Just started out in tax? Here are our top 5 tips to help you on your way


Get a tax qualification.
If your employers offer you the chance to study for the ATT or CTA exams, go for it. Yes, they are challenging exams, and you will need to study hard to pass them but your future career prospects, and opportunities to do more interesting work, not to mention future earnings potential will be dramatically improved. Your studies will also give you exposure to other areas of tax that you might not get experience of which bring us on to the next tip.

Get a feel for different areas of tax.
Most people at the start of their career work mainly in one discipline (perhaps doing corporation tax compliance work for example). Try to sample as many other areas of tax as you can, ask for a secondment to a different team, or find out from colleagues working within different tax specialisms what their day-to-day work involves. Ultimately most tax professionals end up specialising to some degree. Try and find the one you will enjoy most; not only will that be more interesting, but you are more likely to shine working in a discipline you have chosen.

Tax is a technical discipline, but it is personality that counts.
Clearly you need to know your stuff, and if you are the sort of person who loves drilling down into the tax legislation to resolve a knotty problem, that is great. However, most of the high-flying tax professionals we know have become successful because of their personality traits and soft skills. As the National Head of Tax at one of the big 4 firms once said to us “we can teach people the tax rules, but we can’t teach them to have a great attitude”. As your career progresses, try to develop your networking and client relationship skills and go on as many soft skills courses as possible. Most importantly be as enthusiastic and positive as you can.

Don’t overlook in-house tax jobs.
Whilst most tax specialists begin their careers in accounting firms (aside from those who work for HMRC) it is important to remember that there are many other interesting and remunerative career opportunities outside the profession. One popular option for many is to move into an in-house tax role. This can offer the chance to explore in detail the specific tax issues facing specific sectors and the chance to work closely with non-tax business leaders. Be aware though that there are certain points in your tax career where it is easier to achieve such a move e.g., when you have had a couple of year’s PQE.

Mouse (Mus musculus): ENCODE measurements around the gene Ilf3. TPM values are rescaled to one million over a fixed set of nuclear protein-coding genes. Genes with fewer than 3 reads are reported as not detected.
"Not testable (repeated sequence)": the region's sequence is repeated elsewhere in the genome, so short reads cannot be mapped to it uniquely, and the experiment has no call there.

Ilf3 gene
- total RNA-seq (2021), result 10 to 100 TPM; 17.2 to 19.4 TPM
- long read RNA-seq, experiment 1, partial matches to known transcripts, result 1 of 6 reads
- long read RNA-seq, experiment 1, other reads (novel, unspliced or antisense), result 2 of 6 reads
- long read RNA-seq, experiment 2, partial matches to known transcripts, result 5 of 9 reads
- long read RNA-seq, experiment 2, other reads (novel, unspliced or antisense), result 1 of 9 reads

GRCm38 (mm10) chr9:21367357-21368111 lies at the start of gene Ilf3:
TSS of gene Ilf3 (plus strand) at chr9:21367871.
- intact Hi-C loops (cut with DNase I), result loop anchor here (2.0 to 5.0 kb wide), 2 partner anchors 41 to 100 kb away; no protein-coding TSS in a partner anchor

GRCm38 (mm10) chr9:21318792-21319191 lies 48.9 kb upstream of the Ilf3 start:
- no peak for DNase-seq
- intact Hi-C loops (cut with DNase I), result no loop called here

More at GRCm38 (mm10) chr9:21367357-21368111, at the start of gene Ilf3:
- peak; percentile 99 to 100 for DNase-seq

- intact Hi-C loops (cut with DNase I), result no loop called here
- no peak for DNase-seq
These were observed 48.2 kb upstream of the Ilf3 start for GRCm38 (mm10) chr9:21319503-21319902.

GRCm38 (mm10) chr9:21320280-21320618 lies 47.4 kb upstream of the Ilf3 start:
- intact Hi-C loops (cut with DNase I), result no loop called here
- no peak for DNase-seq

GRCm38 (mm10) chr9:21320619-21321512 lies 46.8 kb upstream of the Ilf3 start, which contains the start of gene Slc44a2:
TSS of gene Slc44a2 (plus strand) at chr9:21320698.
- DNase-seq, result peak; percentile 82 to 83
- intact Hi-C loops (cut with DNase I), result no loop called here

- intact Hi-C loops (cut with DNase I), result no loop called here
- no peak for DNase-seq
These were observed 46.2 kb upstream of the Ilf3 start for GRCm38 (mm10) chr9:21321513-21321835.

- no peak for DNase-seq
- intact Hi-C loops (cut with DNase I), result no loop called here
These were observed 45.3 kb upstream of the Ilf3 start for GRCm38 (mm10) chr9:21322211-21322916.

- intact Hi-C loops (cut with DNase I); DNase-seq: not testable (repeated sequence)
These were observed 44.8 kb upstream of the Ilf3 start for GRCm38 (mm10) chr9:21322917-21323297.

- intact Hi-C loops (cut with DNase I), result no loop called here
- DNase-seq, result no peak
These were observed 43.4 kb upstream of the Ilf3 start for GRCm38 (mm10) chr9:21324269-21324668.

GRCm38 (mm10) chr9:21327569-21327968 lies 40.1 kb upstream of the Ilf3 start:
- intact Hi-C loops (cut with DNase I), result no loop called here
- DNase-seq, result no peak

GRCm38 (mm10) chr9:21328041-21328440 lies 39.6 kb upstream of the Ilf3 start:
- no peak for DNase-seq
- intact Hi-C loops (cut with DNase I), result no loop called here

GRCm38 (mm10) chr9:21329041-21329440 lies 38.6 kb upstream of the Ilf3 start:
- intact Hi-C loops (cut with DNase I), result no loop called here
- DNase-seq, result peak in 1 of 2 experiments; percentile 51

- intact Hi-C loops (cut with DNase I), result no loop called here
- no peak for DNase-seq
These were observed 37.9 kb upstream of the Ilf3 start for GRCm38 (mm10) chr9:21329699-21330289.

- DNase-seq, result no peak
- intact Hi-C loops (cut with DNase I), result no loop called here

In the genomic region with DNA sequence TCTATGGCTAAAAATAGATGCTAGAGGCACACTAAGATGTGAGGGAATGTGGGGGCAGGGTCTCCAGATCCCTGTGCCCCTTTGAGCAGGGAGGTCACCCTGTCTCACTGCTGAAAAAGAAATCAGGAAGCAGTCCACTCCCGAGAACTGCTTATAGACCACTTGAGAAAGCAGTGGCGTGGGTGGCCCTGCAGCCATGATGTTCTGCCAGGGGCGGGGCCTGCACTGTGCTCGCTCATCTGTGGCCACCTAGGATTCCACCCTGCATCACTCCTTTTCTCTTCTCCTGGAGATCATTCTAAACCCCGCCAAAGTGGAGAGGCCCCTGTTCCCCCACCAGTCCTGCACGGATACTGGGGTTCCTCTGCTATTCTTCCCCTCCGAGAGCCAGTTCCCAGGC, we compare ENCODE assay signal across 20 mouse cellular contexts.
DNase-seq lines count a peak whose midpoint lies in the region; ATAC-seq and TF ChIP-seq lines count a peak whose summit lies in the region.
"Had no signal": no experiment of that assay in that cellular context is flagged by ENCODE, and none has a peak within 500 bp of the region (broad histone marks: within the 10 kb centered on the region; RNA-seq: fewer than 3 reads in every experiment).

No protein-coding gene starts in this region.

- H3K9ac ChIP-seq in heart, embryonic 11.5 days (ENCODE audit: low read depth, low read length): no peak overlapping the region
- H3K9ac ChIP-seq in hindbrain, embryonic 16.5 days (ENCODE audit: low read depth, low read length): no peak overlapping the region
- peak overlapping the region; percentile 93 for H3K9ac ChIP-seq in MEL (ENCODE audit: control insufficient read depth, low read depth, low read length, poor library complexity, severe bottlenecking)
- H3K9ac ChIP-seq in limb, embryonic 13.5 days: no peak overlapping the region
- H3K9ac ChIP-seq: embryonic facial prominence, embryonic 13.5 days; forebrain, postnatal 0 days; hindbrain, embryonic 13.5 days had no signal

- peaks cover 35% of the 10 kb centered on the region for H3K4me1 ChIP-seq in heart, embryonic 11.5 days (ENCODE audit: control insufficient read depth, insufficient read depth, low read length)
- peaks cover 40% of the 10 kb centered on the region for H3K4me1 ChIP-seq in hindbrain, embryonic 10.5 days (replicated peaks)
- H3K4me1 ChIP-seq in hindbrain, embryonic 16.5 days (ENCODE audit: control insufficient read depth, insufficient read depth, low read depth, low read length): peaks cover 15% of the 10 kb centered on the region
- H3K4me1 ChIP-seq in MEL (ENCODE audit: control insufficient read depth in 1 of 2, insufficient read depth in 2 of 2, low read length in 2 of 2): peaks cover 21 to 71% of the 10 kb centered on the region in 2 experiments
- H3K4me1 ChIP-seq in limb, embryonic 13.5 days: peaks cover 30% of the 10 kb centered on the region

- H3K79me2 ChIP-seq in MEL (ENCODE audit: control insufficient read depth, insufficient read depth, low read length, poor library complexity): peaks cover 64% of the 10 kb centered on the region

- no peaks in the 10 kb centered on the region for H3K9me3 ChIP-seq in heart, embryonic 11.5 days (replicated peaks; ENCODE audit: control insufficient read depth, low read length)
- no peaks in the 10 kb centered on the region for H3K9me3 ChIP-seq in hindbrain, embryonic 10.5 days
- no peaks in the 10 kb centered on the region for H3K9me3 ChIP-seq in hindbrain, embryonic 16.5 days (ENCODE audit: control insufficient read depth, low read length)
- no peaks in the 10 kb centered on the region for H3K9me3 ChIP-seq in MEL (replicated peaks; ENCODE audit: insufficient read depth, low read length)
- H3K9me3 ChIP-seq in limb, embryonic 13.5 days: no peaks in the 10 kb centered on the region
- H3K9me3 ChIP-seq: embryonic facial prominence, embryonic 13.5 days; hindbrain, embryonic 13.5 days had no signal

Plan your career (or at least think of the next step on the ladder).
Some people love to plan whilst others prefer to go with the flow and see what opportunities come their way. Neither approach is right or wrong and it’s often a matter of personality. However, if you have a burning ambition to, say become a tax partner in ten years’ time, talk to colleagues and if possible, get a mentor. This can help you set yourself a road map of the steps you need to take along the way to give you the best chance of achieving your goal. Over the years we have worked with many tax specialists starting in the early stages of their career and had regular dialogue for many years as their career develops. We can offer free advice and guidance on what you need to focus on as you advance you career.
Please contact us if you want any further advice on any of these points or would like to discuss your future career plans.